Skin Trauma and Psoriasis
Other types of skin trauma besides acupuncture may trigger psoriasis flares. These include
- cuts and scrapes,
- severe sunburns,
- bug bites, and
- skin piercings.
Can Medications Trigger Psoriasis?
Some medications may trigger psoriasis flares or make psoriasis worse. Some medications to control high blood pressure, heart disease, arthritis, or mood disorders may affect psoriasis. Do not stop taking a medication or adjust the dose of a medication without speaking with your doctor. If you have concerns that a medication has a negative impact on your psoriasis, discuss the situation with your doctor.
Medication That Trigger Psoriasis
There are several classes of medications that may trigger psoriasis flares. Speak with your doctor if you're concerned any of the following medications may be exacerbating your psoriasis.
- Quinidine is a heart medication that may trigger psoriasis.
- Inderal is a blood pressure medication that may worsen psoriasis in approximately 30% of people who take it and have both conditions.
- Antimalarial medications including chloroquine, hydroxychloroquine, and quinacrine may be associated with a psoriasis flare approximately 2 to 3 weeks after taking these medications.
- Indomethacin is an anti-inflammatory medication that is prescribed to treat arthritis. It may worsen psoriasis in some people.
- Lithium is a medication prescribed to treat manic depression and other types of mood disorders. It may worsen psoriasis in approximately 50% of people who take it.
Psoriasis and Strep
When the immune system is busy fighting an infection, psoriasis may flare up. Streptococcus infection, or strep throat as it is more commonly known, is an infection that is particularly linked to flare ups of psoriasis. Strep is linked to a type of psoriasis called guttate psoriasis (type of skin lesion where fine scales appear on top of reddish drop-like lesions). Strep infection in children may be the trigger for the onset of guttate psoriasis. If you have psoriasis and experience a flare up, it's a good idea to ask your doctor to evaluate you for strep throat as well.
Psoriasis and Infections
Infections activate the immune system and may trigger a flare up of psoriasis. Infections linked to psoriasis flares include
- respiratory infection,
- earache, and
Psoriasis flare ups tend to calm down when a concomitant infection is treated effectively.
People who suffer from psoriasis may develop psoriatic lesions at the site of a skin injury. This is called Koebner's phenomenon. Very often, people develop psoriatic lesions on injured skin areas where they don't normally experience flare ups. Taking extra care to protect your skin against avoidable trauma and injury may help you reduce the risk of psoriasis flare ups.
Protect Your Skin
Guarding your skin against injuries can help minimize the risk of psoriasis flare ups. There are simple things you can do to protect your skin.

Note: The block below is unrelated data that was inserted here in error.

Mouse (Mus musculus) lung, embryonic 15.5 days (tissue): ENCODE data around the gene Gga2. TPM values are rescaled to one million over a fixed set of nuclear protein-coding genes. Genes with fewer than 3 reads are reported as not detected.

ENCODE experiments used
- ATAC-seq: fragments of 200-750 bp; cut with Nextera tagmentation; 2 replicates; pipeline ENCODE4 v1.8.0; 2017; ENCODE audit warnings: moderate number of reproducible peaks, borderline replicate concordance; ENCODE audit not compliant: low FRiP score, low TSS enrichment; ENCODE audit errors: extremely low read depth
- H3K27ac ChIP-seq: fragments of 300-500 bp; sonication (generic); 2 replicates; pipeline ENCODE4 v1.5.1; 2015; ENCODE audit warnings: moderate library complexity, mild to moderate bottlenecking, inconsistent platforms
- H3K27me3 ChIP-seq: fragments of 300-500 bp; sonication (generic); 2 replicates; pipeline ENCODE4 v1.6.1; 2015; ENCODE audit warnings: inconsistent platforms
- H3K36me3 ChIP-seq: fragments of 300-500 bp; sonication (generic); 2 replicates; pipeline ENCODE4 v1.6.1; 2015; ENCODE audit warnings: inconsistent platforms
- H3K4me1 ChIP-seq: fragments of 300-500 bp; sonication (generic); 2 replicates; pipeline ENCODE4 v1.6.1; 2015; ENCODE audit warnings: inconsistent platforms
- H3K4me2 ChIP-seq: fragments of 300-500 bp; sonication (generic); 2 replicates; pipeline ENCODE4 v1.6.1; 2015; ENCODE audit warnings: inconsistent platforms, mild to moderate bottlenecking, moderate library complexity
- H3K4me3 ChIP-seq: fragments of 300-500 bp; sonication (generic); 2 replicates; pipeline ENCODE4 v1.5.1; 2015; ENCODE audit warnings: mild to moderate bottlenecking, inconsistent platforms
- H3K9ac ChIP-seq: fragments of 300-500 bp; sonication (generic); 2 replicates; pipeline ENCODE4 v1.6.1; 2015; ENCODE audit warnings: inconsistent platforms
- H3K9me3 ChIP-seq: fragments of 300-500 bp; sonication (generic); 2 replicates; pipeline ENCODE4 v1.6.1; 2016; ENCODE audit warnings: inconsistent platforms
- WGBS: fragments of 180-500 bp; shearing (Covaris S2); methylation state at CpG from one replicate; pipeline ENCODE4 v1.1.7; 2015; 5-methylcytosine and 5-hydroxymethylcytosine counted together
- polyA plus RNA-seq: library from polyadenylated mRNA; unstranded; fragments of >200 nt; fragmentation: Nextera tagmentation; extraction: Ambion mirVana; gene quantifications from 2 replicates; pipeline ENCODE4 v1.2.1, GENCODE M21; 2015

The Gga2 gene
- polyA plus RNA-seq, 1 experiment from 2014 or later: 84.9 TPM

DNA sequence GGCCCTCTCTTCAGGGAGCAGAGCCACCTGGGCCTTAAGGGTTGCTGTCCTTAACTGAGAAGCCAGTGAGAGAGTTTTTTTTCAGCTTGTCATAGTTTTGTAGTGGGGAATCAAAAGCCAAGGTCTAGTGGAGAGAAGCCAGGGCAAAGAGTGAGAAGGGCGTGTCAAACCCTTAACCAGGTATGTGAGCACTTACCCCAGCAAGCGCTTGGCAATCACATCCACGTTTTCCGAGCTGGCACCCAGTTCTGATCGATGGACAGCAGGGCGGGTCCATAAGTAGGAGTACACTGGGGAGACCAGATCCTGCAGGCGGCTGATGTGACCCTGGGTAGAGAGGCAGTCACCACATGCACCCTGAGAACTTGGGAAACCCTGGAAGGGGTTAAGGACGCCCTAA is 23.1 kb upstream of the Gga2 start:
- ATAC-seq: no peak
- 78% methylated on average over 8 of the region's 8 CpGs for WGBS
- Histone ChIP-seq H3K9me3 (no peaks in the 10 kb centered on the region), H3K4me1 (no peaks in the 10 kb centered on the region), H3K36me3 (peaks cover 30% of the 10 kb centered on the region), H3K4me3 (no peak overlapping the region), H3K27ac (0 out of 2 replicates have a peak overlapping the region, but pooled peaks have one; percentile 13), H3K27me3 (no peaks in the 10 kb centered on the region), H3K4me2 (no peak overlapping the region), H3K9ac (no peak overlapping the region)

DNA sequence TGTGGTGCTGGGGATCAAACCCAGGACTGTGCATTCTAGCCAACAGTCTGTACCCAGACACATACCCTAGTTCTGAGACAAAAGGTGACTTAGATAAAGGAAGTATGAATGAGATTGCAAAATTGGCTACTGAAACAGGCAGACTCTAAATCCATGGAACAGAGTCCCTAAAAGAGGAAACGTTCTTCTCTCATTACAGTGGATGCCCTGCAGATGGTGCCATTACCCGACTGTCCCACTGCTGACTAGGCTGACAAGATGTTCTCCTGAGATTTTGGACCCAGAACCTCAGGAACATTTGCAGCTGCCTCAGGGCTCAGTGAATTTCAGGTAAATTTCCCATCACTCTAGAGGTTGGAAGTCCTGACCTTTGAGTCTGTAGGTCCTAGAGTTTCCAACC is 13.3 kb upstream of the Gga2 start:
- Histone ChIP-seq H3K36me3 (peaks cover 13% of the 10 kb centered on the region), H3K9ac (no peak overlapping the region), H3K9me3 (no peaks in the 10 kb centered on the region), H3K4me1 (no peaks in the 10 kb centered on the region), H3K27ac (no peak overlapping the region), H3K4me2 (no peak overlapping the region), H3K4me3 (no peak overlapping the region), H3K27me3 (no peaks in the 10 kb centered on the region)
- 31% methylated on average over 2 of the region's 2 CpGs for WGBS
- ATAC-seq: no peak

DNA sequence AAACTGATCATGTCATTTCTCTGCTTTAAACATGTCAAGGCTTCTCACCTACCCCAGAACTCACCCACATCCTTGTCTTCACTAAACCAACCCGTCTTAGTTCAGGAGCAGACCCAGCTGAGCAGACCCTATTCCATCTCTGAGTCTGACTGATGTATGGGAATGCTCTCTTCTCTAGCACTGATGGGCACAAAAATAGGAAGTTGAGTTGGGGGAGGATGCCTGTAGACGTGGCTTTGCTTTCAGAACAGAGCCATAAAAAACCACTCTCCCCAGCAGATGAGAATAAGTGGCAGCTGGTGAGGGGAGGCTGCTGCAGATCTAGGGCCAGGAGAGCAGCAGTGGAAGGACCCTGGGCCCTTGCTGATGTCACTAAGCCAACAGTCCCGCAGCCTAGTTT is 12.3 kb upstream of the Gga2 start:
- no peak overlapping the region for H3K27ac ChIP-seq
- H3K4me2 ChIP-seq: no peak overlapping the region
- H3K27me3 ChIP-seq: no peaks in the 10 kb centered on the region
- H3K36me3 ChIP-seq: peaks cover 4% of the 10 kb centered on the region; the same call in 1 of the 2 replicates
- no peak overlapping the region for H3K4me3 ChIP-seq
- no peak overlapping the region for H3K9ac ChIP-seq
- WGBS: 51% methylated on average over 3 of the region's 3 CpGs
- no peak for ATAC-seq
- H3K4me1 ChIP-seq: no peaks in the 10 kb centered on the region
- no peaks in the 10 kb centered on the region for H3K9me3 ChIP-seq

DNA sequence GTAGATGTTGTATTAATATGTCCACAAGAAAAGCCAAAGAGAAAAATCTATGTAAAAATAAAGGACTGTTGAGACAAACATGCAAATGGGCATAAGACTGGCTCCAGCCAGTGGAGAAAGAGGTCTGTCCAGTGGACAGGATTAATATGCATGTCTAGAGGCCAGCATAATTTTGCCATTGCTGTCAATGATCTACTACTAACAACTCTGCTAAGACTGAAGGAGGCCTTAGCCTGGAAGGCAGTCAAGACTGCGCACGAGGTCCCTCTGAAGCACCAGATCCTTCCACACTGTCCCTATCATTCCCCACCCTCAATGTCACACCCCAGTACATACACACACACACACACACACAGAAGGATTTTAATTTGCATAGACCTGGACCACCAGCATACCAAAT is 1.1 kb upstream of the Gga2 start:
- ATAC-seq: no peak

- Wear sunscreen and stay out of the sun during peak hours to avoid sunburn.
- Use bug repellant and wear long-sleeved tops and long pants to deter bugs from biting.
- Trim toenails straight across and avoid trimming nails too short.
- Take care while shaving or better yet, use an electric razor to minimize nicks and bumps that could trigger psoriasis.
Smoking and Psoriasis
Smoking greatly increases the risk of psoriasis and makes the disease much worse. Studies have documented that approximately 20% of cases of psoriasis are related to smoking. Compounds in cigarette smoke negatively impact the immune system and the growth of skin cells to promote psoriasis. The more cigarettes a person smokes per day, the greater his or her risk of developing psoriasis.
Smoking and Psoriasis Statistics
Smoking increases the risk of developing of psoriasis and it increases the severity of the disease. Here are the statistics regarding psoriasis and smoking.
- People who smoke have double the risk of developing psoriasis compared to nonsmokers.
- Female smokers are more likely to develop psoriasis than male smokers.
- Smoking increases the risk of a type of psoriasis called palmoplantar pustulosis (psoriasis on the hands and feet).
- Women who smoke 20 cigarettes per day have 2.5 times the risk of developing psoriasis compared to women who are nonsmokers.
- Men who smoke 20 cigarettes per day have 1.7 times the risk of developing psoriasis compared to men who are nonsmokers.
- About 78% of people who experience remission from psoriasis are nonsmokers. Only 22% of people who experience psoriasis remission are smokers.
Smoking isn't good for anyone but it's especially important to quit if you have psoriasis.
Hormones and Psoriasis
Anyone of any age can get psoriasis but the condition most commonly occurs in people between the ages of 20 and 30 and in those over the age of 50. It is believed that hormone changes at those times precede the onset of psoriasis. Hormones influence the severity of the condition. Hormone changes in pregnancy result in decreased psoriasis symptoms in more than 50% of women at 30 weeks of gestation and a worsening of symptoms in more than 20% of women.
Which Hormones Affect Psoriasis?
Sex hormones and prolactin have long been known to affect the development and severity of psoriasis, but many more hormones have been implicated in the process. Hormones that have an effect on psoriasis include
- thyroid hormones,
- ghrelin, and
If you suspect out-of-whack hormones are contributing to your psoriasis symptoms, see your doctor or an endocrinologist to discuss your concerns.